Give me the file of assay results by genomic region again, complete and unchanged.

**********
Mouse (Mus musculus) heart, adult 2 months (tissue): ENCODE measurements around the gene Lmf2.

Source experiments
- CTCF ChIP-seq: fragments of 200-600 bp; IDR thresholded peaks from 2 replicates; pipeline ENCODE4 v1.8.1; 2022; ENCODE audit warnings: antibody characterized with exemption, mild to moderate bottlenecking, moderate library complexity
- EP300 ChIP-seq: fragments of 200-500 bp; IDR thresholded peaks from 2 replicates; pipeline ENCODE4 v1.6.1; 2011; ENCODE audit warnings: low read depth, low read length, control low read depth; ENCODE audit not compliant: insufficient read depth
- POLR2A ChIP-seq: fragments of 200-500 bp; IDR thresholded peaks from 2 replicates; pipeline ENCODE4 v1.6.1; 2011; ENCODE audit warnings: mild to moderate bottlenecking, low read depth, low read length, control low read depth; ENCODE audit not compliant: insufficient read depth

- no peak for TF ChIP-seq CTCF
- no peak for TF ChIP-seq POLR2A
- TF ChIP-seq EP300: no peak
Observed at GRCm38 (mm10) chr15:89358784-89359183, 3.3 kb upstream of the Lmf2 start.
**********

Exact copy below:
Mouse (Mus musculus) heart, adult 2 months (tissue): ENCODE measurements around the gene Lmf2.

Source experiments
- CTCF ChIP-seq: fragments of 200-600 bp; IDR thresholded peaks from 2 replicates; pipeline ENCODE4 v1.8.1; 2022; ENCODE audit warnings: antibody characterized with exemption, mild to moderate bottlenecking, moderate library complexity
- EP300 ChIP-seq: fragments of 200-500 bp; IDR thresholded peaks from 2 replicates; pipeline ENCODE4 v1.6.1; 2011; ENCODE audit warnings: low read depth, low read length, control low read depth; ENCODE audit not compliant: insufficient read depth
- POLR2A ChIP-seq: fragments of 200-500 bp; IDR thresholded peaks from 2 replicates; pipeline ENCODE4 v1.6.1; 2011; ENCODE audit warnings: mild to moderate bottlenecking, low read depth, low read length, control low read depth; ENCODE audit not compliant: insufficient read depth

- no peak for TF ChIP-seq CTCF
- no peak for TF ChIP-seq POLR2A
- TF ChIP-seq EP300: no peak
Observed at GRCm38 (mm10) chr15:89358784-89359183, 3.3 kb upstream of the Lmf2 start.